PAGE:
I saw her smile at me with that big old belly and I could tell she had 200 questions. Thumbing through Baby's First Year, she paused occasionally to study certain sections.
We both stood in the "Parenting" section of Barnes and Noble seeking answers. She with her pregnant belly and me with my grouchy toddler. I smiled back at her and returned my book to the shelf.
"So, what's it like?" she asked.
I had wondered that same question not so long ago. When my belly and heart were stretched to the brink with life and potential.
But in that moment, when she asked, we weren't at our best. Nugget had an ear infection. He was hungry and had skipped his morning nap. The Orajel wasn't helping too much.
What is it like? I tried to dodge the question.
"Huh? You mean...?"
"Being a mom." She closed her book and set it back on the shelf, looking at me expectantly.
Surely, she isn't looking to ME for that answer.
Me, with the frazzled hair. With the wrinkled sweatshirt and baggy-butt jeans. With a kid wearing mismatched socks and oh, no, is that cheese in his hair?
But she stood there waiting for a response. And my mind raced away from me.
What's it like!?
It's like... sore breasts and crusty eyes and not enough coffee in the world to clear the fog from your brain.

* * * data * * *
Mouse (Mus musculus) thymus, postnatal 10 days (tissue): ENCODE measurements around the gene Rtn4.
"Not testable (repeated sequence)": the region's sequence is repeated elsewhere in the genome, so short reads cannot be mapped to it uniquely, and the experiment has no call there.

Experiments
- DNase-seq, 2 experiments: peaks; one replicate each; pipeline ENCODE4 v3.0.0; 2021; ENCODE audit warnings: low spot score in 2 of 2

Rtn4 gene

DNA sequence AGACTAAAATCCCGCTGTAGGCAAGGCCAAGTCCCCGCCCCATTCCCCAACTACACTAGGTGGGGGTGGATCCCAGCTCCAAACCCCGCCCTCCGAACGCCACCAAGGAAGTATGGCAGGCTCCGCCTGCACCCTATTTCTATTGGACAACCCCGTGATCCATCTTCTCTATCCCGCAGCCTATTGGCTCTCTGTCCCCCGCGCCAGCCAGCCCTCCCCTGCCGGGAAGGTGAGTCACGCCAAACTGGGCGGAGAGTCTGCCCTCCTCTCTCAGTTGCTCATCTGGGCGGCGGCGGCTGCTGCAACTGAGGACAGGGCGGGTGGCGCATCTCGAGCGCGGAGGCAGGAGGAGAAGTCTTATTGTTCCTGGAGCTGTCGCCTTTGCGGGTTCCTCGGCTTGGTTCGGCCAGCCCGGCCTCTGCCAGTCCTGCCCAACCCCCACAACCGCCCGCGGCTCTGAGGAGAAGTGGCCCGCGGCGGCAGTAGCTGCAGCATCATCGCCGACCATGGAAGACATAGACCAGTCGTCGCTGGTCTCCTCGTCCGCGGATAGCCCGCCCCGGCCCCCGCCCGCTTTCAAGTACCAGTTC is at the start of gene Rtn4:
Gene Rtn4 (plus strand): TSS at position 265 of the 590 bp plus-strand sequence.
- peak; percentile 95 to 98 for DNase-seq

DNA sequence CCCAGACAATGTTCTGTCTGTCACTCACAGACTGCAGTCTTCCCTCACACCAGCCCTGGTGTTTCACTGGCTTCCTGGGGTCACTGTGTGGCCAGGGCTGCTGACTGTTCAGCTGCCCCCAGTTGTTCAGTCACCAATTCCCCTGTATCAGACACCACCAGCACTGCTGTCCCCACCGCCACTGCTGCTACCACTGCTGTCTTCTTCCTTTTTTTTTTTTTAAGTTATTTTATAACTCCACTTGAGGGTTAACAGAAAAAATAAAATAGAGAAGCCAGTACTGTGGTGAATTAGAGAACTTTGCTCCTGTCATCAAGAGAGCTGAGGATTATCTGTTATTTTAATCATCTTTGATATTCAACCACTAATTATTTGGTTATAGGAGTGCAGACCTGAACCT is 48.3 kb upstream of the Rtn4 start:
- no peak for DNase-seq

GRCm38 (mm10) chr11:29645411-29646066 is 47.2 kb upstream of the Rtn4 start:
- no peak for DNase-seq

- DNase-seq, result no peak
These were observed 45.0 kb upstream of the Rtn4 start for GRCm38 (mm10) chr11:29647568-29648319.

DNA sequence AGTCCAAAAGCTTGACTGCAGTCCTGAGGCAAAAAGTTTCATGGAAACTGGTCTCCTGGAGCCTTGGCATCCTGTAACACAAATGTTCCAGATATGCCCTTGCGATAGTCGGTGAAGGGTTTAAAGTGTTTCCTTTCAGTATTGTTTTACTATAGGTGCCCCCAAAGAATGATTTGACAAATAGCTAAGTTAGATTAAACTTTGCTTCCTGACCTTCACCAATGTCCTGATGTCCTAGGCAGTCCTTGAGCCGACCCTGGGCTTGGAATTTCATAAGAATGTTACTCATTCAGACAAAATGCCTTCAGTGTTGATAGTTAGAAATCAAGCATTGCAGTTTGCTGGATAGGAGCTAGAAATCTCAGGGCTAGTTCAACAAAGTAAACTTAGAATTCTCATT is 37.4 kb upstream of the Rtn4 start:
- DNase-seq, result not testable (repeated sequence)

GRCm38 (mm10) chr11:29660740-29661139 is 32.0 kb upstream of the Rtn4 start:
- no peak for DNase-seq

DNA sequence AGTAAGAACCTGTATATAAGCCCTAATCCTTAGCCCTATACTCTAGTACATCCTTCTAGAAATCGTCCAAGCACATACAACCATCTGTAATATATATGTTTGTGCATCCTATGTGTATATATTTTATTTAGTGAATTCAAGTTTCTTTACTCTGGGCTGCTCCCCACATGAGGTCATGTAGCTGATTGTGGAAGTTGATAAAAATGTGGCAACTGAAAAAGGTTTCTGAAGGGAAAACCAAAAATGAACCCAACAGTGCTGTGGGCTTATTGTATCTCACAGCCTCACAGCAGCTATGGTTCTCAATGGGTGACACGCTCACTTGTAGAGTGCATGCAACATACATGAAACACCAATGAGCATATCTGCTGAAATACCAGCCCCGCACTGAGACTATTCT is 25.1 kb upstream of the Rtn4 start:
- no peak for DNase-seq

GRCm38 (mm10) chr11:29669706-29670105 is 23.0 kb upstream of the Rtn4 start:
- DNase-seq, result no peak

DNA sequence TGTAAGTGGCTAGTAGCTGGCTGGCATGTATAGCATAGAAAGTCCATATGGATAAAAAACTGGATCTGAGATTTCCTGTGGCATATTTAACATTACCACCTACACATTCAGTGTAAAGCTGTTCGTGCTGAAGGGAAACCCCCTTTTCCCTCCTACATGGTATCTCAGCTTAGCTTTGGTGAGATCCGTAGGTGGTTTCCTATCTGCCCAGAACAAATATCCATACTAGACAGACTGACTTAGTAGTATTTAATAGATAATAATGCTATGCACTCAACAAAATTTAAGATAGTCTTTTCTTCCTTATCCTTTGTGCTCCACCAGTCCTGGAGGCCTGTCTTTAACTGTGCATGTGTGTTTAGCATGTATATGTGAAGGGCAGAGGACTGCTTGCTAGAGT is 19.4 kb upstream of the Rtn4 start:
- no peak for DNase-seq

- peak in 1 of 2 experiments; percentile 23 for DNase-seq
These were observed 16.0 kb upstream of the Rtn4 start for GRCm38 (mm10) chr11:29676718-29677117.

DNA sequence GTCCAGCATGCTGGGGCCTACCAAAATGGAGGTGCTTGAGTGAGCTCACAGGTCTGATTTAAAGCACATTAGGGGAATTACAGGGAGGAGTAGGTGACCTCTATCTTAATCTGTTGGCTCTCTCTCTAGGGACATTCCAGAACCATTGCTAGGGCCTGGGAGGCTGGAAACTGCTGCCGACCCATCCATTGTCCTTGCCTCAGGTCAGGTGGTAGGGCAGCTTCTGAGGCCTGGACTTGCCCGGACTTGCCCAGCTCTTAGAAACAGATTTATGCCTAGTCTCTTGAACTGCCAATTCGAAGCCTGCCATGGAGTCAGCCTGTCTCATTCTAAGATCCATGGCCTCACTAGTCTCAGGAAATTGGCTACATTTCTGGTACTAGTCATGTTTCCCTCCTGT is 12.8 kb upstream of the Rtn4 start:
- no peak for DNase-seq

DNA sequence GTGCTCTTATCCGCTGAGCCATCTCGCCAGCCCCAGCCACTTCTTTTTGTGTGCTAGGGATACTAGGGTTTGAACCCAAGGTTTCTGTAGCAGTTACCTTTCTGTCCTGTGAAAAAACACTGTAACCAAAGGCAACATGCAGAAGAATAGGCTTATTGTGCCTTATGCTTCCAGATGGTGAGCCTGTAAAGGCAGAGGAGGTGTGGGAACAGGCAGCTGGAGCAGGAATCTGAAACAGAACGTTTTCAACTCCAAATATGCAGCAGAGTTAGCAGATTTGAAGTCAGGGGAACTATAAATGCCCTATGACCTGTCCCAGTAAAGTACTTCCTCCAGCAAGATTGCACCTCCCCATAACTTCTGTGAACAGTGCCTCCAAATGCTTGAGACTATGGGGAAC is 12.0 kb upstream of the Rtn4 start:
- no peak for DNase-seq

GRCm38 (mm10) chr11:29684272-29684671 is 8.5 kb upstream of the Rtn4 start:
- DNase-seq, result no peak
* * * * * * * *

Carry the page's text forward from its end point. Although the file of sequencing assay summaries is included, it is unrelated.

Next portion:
It's like the first night home alone. Those sleepless hours that you didn't think you'd make it through. But then the sun comes up, and you realize you did. And a tiny seed of confidence is planted.
It's like the first boo-boo and you can't believe how much you panicked over one drop of blood.
It's like a terror inside of you that harm could befall them. And the warrior who would destroy anyone who tried.
It's like the longest day ever and you can't wait for the kids to be in bed. But then they melt in your arms, asleep in the rocking chair... and you just can't put them down.
It's little feet and little meals and huge messes.
It's like dreams of college and careers and weddings that you pray to be a part of... and the untold sacrifices you will happily make to secure those futures.
It's too many feelings and not enough words.
Suddently, my heart was full. "You know," I said, "It's like nothing you can imagine or even prepare for. But you'll be ready."
It wasn't the best answer I had to give. But as she left, I hoped it was enough.
All I knew is that she didn't need a warning. She didn't want my story. What she needed was the assurance that she was ready. And I could tell by the joy on her face and the way she nervously clutched her stack of Parenting How-Tos that she was.
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